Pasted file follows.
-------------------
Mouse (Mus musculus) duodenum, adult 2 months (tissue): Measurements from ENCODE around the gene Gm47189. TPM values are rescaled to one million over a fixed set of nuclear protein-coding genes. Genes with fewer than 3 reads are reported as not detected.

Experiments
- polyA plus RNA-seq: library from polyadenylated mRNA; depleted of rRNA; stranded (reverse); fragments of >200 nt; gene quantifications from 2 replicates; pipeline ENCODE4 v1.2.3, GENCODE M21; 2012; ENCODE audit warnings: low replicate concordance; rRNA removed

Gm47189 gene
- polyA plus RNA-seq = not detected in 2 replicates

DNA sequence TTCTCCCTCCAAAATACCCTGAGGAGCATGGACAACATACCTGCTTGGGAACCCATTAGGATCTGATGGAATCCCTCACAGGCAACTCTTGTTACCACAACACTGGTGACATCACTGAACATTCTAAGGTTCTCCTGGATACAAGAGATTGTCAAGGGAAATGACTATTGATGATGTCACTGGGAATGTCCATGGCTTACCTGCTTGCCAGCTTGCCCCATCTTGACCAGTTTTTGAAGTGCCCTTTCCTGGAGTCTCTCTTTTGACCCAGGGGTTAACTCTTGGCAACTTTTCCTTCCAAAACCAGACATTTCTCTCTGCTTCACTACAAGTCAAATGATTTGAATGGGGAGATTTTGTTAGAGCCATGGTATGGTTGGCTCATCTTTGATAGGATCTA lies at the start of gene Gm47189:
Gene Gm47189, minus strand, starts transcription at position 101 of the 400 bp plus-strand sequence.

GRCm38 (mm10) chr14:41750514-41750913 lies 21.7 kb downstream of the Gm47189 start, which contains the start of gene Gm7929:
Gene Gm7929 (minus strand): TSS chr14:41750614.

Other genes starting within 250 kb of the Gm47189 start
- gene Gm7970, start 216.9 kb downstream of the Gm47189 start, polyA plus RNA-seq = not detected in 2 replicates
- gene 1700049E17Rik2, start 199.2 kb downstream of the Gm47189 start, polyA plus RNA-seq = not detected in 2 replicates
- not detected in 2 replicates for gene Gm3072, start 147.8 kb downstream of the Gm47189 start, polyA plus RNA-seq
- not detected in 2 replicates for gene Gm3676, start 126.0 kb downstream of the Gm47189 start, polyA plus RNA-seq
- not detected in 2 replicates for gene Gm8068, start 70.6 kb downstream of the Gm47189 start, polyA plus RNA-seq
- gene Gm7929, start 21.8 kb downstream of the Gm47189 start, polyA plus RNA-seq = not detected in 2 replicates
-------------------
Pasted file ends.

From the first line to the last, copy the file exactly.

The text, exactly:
Mouse (Mus musculus) duodenum, adult 2 months (tissue): Measurements from ENCODE around the gene Gm47189. TPM values are rescaled to one million over a fixed set of nuclear protein-coding genes. Genes with fewer than 3 reads are reported as not detected.

Experiments
- polyA plus RNA-seq: library from polyadenylated mRNA; depleted of rRNA; stranded (reverse); fragments of >200 nt; gene quantifications from 2 replicates; pipeline ENCODE4 v1.2.3, GENCODE M21; 2012; ENCODE audit warnings: low replicate concordance; rRNA removed

Gm47189 gene
- polyA plus RNA-seq = not detected in 2 replicates

DNA sequence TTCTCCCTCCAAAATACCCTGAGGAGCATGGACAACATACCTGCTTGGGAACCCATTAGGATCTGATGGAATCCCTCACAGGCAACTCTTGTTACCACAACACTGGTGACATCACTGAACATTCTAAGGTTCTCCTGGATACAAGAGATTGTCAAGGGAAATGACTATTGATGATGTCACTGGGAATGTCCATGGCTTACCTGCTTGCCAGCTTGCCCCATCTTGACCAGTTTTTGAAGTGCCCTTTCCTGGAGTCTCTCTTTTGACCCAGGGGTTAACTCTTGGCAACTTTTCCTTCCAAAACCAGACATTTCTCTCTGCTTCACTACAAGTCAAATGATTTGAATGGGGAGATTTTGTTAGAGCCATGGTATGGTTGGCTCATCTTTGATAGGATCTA lies at the start of gene Gm47189:
Gene Gm47189, minus strand, starts transcription at position 101 of the 400 bp plus-strand sequence.

GRCm38 (mm10) chr14:41750514-41750913 lies 21.7 kb downstream of the Gm47189 start, which contains the start of gene Gm7929:
Gene Gm7929 (minus strand): TSS chr14:41750614.

Other genes starting within 250 kb of the Gm47189 start
- gene Gm7970, start 216.9 kb downstream of the Gm47189 start, polyA plus RNA-seq = not detected in 2 replicates
- gene 1700049E17Rik2, start 199.2 kb downstream of the Gm47189 start, polyA plus RNA-seq = not detected in 2 replicates
- not detected in 2 replicates for gene Gm3072, start 147.8 kb downstream of the Gm47189 start, polyA plus RNA-seq
- not detected in 2 replicates for gene Gm3676, start 126.0 kb downstream of the Gm47189 start, polyA plus RNA-seq
- not detected in 2 replicates for gene Gm8068, start 70.6 kb downstream of the Gm47189 start, polyA plus RNA-seq
- gene Gm7929, start 21.8 kb downstream of the Gm47189 start, polyA plus RNA-seq = not detected in 2 replicates